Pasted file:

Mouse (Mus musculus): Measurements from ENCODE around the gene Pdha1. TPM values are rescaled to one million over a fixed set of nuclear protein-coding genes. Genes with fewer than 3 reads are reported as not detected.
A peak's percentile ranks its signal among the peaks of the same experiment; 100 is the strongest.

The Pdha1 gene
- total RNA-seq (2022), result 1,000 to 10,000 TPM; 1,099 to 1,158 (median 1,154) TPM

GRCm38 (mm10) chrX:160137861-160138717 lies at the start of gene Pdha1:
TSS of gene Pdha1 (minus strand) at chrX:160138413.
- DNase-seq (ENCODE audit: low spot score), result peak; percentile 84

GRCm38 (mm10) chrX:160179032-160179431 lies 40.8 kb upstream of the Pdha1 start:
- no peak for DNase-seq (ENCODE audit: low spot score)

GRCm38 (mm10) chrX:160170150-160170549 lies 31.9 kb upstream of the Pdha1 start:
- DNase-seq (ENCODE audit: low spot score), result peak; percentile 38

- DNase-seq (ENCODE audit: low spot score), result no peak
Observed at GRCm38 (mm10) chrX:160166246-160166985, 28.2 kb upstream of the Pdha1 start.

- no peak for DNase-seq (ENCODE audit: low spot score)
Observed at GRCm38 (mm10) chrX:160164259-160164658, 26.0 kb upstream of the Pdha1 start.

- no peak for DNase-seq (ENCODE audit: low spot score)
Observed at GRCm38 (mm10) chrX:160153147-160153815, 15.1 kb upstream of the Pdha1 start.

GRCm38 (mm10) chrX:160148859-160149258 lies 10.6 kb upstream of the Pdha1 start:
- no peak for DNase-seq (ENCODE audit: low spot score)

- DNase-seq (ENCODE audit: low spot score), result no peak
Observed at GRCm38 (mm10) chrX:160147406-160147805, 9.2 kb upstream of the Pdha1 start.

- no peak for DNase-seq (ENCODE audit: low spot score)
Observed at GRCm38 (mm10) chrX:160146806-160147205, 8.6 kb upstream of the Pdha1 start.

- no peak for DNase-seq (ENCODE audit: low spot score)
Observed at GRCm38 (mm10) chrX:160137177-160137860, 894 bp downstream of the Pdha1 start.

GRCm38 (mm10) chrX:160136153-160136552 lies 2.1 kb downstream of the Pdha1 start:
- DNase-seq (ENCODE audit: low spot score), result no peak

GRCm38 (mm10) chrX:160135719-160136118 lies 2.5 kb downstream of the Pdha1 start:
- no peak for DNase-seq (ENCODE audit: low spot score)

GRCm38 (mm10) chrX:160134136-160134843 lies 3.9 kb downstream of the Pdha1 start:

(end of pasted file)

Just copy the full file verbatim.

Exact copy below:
Mouse (Mus musculus): Measurements from ENCODE around the gene Pdha1. TPM values are rescaled to one million over a fixed set of nuclear protein-coding genes. Genes with fewer than 3 reads are reported as not detected.
A peak's percentile ranks its signal among the peaks of the same experiment; 100 is the strongest.

The Pdha1 gene
- total RNA-seq (2022), result 1,000 to 10,000 TPM; 1,099 to 1,158 (median 1,154) TPM

GRCm38 (mm10) chrX:160137861-160138717 lies at the start of gene Pdha1:
TSS of gene Pdha1 (minus strand) at chrX:160138413.
- DNase-seq (ENCODE audit: low spot score), result peak; percentile 84

GRCm38 (mm10) chrX:160179032-160179431 lies 40.8 kb upstream of the Pdha1 start:
- no peak for DNase-seq (ENCODE audit: low spot score)

GRCm38 (mm10) chrX:160170150-160170549 lies 31.9 kb upstream of the Pdha1 start:
- DNase-seq (ENCODE audit: low spot score), result peak; percentile 38

- DNase-seq (ENCODE audit: low spot score), result no peak
Observed at GRCm38 (mm10) chrX:160166246-160166985, 28.2 kb upstream of the Pdha1 start.

- no peak for DNase-seq (ENCODE audit: low spot score)
Observed at GRCm38 (mm10) chrX:160164259-160164658, 26.0 kb upstream of the Pdha1 start.

- no peak for DNase-seq (ENCODE audit: low spot score)
Observed at GRCm38 (mm10) chrX:160153147-160153815, 15.1 kb upstream of the Pdha1 start.

GRCm38 (mm10) chrX:160148859-160149258 lies 10.6 kb upstream of the Pdha1 start:
- no peak for DNase-seq (ENCODE audit: low spot score)

- DNase-seq (ENCODE audit: low spot score), result no peak
Observed at GRCm38 (mm10) chrX:160147406-160147805, 9.2 kb upstream of the Pdha1 start.

- no peak for DNase-seq (ENCODE audit: low spot score)
Observed at GRCm38 (mm10) chrX:160146806-160147205, 8.6 kb upstream of the Pdha1 start.

- no peak for DNase-seq (ENCODE audit: low spot score)
Observed at GRCm38 (mm10) chrX:160137177-160137860, 894 bp downstream of the Pdha1 start.

GRCm38 (mm10) chrX:160136153-160136552 lies 2.1 kb downstream of the Pdha1 start:
- DNase-seq (ENCODE audit: low spot score), result no peak

GRCm38 (mm10) chrX:160135719-160136118 lies 2.5 kb downstream of the Pdha1 start:
- no peak for DNase-seq (ENCODE audit: low spot score)

GRCm38 (mm10) chrX:160134136-160134843 lies 3.9 kb downstream of the Pdha1 start: